• if we have to add/modify/remove a node we just do it in that sqlite DB
  • we then regenerate a .json file parsing DB and sorting in correct format that can be consummed by powerdns pipe backend (call the /var/lib/centos-infra/gen_backend script), that will also encrypt .json with gpg
  • delegated powerdns nodes will detect changes, decrypt files, and reload it in memory automatically

Worth knowing that for existing setup, and when we want to put a machine out of the pool, or add it back, we have a simple ansible adhoc-task (using prompt vars) that can be used for this : adhoc-node-pdns-modify.yml :

ansible-playbook-prod playbooks/adhoc-node-pdns-modify.yml 
Host to modify in PowerDNS ? => :
Action (enable|disable) ? => : enable

PLAY [] ********************************************************************************************

TASK [Enable/Disable msync node in PowerDNS geoip backend] ************************************************************
Friday 25 June 2021  14:46:44 +0200 (0:00:07.333)       0:00:07.333 *********** 
changed: []

PLAY RECAP ************************************************************************************************************        : ok=1    changed=1    unreachable=0    failed=0    skipped=0    rescued=0    ignored=0   

Friday 25 June 2021  14:46:51 +0200 (0:00:06.806)       0:00:14.140 *********** 
Enable/Disable msync node in PowerDNS geoip backend ------------------------------------------------------------ 6.81s
Playbook run took 0 days, 0 hours, 0 minutes, 14 seconds

Internal DNS setup
Bind authoritative and resolvers

For DCs that we control (Red Hat ones) and for which we have internal zone/subnet and so different set of internal IPs, we also use Bind, but with other features added in our Ansible role, like allow recursion (specific ACL to let internal subnet uses bind both as authoritative and resolver)

The procedure to update a zone is identical to the one described for public zone, but surely coming from a different ansible inventory and so different filestore git repo (tied to that inventory/env)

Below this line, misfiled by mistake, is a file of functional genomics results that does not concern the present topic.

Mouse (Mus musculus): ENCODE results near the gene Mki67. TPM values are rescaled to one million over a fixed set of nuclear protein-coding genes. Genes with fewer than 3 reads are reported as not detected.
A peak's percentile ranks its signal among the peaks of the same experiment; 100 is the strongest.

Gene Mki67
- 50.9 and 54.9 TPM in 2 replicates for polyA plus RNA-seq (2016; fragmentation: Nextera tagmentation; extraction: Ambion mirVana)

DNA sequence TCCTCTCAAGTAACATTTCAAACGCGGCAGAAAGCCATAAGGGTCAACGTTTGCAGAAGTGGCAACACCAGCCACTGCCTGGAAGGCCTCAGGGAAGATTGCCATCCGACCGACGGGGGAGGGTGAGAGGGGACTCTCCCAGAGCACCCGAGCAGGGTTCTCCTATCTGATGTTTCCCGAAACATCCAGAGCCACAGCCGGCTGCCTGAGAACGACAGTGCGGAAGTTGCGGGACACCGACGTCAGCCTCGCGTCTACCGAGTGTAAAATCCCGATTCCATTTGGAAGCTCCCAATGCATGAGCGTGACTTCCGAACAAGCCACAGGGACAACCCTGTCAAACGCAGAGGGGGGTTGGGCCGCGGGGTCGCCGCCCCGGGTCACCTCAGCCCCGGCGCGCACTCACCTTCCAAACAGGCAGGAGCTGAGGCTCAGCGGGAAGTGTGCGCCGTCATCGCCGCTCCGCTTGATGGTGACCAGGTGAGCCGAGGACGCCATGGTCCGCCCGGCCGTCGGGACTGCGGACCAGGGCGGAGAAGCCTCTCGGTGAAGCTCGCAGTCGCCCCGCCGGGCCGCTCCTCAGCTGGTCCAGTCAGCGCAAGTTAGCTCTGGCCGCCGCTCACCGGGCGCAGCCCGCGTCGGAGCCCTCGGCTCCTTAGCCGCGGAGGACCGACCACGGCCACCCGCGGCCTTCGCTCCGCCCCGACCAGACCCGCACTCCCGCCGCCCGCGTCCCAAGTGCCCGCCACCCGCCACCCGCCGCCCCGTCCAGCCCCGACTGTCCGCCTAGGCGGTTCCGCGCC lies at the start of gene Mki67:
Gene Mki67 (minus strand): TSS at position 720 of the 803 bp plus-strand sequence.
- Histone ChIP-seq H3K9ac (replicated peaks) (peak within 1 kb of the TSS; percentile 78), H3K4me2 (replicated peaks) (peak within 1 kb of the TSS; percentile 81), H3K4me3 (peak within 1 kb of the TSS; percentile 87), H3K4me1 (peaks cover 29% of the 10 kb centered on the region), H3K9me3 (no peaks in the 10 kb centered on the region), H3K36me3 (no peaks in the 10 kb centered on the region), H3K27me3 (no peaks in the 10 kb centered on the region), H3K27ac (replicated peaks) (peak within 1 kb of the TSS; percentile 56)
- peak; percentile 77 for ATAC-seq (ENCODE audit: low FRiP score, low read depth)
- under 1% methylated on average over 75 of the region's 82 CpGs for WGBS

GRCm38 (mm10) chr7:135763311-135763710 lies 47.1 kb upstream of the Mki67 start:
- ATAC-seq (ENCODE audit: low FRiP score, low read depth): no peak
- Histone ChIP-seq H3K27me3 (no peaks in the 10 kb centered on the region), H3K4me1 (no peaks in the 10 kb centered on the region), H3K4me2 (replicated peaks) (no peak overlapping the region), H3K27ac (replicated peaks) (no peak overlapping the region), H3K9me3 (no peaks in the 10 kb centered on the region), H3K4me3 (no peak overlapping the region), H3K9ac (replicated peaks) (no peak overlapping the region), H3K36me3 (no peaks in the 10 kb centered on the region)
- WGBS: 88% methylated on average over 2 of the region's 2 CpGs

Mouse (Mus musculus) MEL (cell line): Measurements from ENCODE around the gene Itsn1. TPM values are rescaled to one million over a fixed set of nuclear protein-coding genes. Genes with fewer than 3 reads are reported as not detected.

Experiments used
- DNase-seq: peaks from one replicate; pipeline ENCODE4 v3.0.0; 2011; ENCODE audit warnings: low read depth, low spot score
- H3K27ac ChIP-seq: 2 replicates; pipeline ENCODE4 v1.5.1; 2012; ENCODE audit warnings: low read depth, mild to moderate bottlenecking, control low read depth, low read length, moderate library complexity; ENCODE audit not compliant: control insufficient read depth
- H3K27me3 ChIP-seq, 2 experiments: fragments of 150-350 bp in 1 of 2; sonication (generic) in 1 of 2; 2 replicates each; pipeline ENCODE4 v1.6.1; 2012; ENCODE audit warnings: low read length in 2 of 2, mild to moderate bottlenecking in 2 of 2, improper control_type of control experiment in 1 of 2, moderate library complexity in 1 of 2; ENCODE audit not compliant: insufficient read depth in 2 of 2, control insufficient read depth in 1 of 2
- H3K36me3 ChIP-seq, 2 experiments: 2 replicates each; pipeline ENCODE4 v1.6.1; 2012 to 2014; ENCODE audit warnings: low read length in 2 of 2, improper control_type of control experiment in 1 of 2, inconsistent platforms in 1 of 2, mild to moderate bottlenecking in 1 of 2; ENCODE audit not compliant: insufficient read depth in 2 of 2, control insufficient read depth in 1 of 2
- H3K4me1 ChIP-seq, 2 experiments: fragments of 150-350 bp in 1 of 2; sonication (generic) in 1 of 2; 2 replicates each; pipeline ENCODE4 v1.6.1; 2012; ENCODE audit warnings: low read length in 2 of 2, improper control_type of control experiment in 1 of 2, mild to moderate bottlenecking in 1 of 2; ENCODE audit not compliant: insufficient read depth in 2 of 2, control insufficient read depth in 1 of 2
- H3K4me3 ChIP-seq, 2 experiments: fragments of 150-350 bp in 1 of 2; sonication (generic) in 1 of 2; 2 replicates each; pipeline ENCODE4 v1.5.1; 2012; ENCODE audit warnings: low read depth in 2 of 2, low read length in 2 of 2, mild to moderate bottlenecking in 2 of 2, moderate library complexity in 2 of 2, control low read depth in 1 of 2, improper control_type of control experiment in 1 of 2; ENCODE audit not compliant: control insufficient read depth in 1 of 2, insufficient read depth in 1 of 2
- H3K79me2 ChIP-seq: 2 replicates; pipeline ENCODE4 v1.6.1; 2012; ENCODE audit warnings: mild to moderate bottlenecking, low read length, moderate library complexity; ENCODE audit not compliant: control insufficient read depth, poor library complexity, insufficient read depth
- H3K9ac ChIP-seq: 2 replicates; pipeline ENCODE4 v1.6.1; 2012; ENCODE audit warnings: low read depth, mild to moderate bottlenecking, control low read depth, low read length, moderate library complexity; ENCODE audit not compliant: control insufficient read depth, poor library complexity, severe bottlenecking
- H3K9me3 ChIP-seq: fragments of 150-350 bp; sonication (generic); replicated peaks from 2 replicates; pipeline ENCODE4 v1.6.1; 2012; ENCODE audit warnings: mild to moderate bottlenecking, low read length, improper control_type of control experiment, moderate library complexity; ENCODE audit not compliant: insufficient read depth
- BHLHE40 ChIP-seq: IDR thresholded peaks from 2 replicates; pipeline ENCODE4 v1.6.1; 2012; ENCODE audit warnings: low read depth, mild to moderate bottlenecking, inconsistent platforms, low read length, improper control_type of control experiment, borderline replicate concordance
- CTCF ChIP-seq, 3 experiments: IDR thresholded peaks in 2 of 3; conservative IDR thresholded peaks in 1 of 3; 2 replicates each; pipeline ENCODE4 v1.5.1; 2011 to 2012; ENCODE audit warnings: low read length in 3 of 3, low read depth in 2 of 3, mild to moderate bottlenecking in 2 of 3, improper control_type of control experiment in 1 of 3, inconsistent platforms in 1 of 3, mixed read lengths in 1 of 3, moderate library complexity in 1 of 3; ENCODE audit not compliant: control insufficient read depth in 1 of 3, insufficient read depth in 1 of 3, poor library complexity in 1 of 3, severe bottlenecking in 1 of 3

Worth knowing that we (ab)use some specific feature like Response Policy Zones RPZ : that permits us to , while still internally, answers automatically and redirect known external records (like to an internal IP and so not query the public authoritative servers.

All that is supported by our bind Ansible role, so consider reading defaults/main.yml to see how that works, or have access in ansible inventory/filestore for real examples.

Unbound resolvers

In some specific subnets/environments we also use Unbound which is a also a really lightweight/fast resolver, that supports plenty of features.

While not technically called RPZ, Unbound let you define some records, and forward other queries to other resolvers (forwarders).

Our unbound ansible role supports such features, like :

  • control ACL (for recursion)
  • override some specific records through ansible list
  • also parse automatically an ansible group itself to generate dynamically a kind of internal zone.

That last feature is the one we use (through unbound_local_groups) for the internal zone, as when we'll add a new machine, and ip defined for the host/VM, unbound will automatically add it into computed file used by unbound.